Define your success! Quite often, society dictates the definition of success. Usually, it is based on some quantifiable factor such as gross sales, net profit, number of locations, number of employees, etc. These factors are great and are necessary for growth; however, have you truly defined what is success to you? Have you ever asked yourself what makes you happy? What gives you joy? When are you most satisfied? What does success look like and how will you know when you reached it? These are just a few questions any entrepreneur should asked themselves to determine their own definition of success. “Don’t let the noise of others’ opinions drown out you own inner voice, heart and intuition” – Steve Jobs.
Upstate SC Alliance launches regional gateway to technical training programs
Although the coronavirus pandemic has slowed some areas of the economy, within many sectors, businesses continue to grow. A new Upstate initiative highlights those sectors and seeks to connect unemployed or underemployed individuals with short-term training programs that can place them in an in-demand career.
The platform, Skill Up, is a one-stop shop for individuals to explore the earning potential, projected growth, and training programs available for an array of in-demand careers that can be obtained with 12 months or less of technical training. In many cases, financial support is available for these programs.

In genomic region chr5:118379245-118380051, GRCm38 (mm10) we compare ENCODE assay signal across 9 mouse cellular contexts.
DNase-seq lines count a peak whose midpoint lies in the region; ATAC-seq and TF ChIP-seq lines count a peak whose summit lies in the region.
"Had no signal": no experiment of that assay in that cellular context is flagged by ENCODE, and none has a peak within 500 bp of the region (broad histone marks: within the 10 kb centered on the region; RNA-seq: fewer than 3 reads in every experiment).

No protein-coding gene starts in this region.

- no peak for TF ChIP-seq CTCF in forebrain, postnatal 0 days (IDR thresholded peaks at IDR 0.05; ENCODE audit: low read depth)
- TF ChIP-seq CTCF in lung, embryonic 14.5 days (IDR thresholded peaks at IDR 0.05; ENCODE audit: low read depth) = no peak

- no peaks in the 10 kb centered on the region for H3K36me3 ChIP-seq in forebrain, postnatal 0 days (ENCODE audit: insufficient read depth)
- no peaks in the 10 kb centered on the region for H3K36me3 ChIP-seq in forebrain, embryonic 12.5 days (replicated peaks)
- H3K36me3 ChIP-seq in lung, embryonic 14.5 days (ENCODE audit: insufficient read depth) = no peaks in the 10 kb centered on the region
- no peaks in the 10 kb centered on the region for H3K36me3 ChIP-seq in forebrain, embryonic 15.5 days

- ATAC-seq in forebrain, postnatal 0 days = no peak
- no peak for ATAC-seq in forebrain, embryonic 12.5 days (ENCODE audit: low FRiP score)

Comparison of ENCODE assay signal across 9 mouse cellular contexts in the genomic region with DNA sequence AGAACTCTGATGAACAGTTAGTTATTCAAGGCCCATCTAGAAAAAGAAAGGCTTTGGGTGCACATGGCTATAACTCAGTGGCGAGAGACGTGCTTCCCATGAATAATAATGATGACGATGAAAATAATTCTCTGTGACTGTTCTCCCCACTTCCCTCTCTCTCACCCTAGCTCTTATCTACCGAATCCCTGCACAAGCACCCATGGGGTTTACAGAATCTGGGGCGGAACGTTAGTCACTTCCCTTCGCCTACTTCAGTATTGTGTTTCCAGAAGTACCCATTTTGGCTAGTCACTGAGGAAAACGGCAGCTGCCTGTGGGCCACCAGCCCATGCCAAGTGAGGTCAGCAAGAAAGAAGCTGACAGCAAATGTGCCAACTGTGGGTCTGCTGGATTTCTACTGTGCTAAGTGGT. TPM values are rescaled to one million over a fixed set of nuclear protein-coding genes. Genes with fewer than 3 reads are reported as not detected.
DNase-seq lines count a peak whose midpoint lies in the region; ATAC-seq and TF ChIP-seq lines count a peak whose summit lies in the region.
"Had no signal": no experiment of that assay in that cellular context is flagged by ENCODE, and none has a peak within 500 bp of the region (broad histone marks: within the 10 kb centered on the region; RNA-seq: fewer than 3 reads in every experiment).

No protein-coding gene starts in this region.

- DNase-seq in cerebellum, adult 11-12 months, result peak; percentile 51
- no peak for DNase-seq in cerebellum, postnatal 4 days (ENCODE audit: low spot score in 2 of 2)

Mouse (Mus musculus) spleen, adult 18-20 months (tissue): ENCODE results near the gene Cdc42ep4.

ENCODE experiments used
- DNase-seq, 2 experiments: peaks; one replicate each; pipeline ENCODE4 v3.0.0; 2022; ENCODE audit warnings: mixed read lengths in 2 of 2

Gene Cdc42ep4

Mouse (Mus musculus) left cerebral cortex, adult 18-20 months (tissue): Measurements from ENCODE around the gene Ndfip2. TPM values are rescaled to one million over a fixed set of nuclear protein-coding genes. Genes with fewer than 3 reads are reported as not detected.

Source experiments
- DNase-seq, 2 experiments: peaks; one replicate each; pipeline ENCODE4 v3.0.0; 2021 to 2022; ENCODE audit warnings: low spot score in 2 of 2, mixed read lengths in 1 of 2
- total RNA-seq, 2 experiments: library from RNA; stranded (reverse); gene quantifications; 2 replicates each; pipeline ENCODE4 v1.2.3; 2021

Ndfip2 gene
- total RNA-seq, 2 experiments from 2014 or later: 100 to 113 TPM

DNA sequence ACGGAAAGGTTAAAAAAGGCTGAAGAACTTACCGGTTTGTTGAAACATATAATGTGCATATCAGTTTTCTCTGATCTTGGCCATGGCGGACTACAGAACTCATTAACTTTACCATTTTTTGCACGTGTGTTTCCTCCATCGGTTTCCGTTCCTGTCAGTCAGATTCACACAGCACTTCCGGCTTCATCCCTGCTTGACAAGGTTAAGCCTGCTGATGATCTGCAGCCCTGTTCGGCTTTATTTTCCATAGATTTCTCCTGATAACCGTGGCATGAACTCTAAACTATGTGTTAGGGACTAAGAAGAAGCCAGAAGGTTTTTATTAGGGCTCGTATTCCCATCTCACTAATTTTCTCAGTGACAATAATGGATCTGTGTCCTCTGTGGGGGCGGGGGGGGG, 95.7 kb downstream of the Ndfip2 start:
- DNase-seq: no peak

Occupations on display range from information technology specialist to pharmacy technician to commercial truck driver — and, among the in-demand occupations featured on the site, there have been 46,899 job postings in the last 12 months, with an average earning potential for in-demand careers of $72,037.
The platform was created by the Upstate SC Alliance in partnership with the Upstate’s technical colleges: Greenville Technical College, Tri-County Technical College, Spartanburg Community College and Piedmont Technical College.
“Our goal is to inspire individuals to acquire new skills for better paying, more resilient in-demand jobs and connect people with programs available at the Upstate’s technical colleges that can launch their careers,” says Upstate SC Alliance President & CEO John Lummus.
The site emphasizes training programs that can be completed in between two and 12 months, informed by Strada Education Network research.
Strada finds that millions of American adults are aspiring learners, though two-thirds of those considering enrolling in education prefer non-degree pathways.
What’s more: fewer than one in three adults without degrees say they understand the available career pathways, valuable skills, and details about potential education programs “very well.”
Skill Up is an extension of the Move Upstate SC website and brand, which were launched in 2019 to attract individuals to professional jobs in the Upstate.
“The goal of Move Up has always been to connect employers and talent. And, the pandemic has presented an opportunity to address the skills gap by shining a light on those sectors that have remained resilient,” Lummus adds.
“Skill Up recognizes that the pandemic’s challenges may present an opportunity for some individuals to pursue new avenues. From hands-on manufacturing roles to network configuration to patient support, these careers have staying power and play an important role in our community.”
Explore Skill Up here: www.skillupsc.com
See more on Move Up here: https://moveupstatesc.com/
Erin Ouzts, Upstate Entrepreneur Ecosystem Director
Global Entrepreneurship Week is even more important this year as we celebrate the small, large, starting and growing businesses and their owners that have worked tirelessly to keep employees and provide all of us with the products and services we need.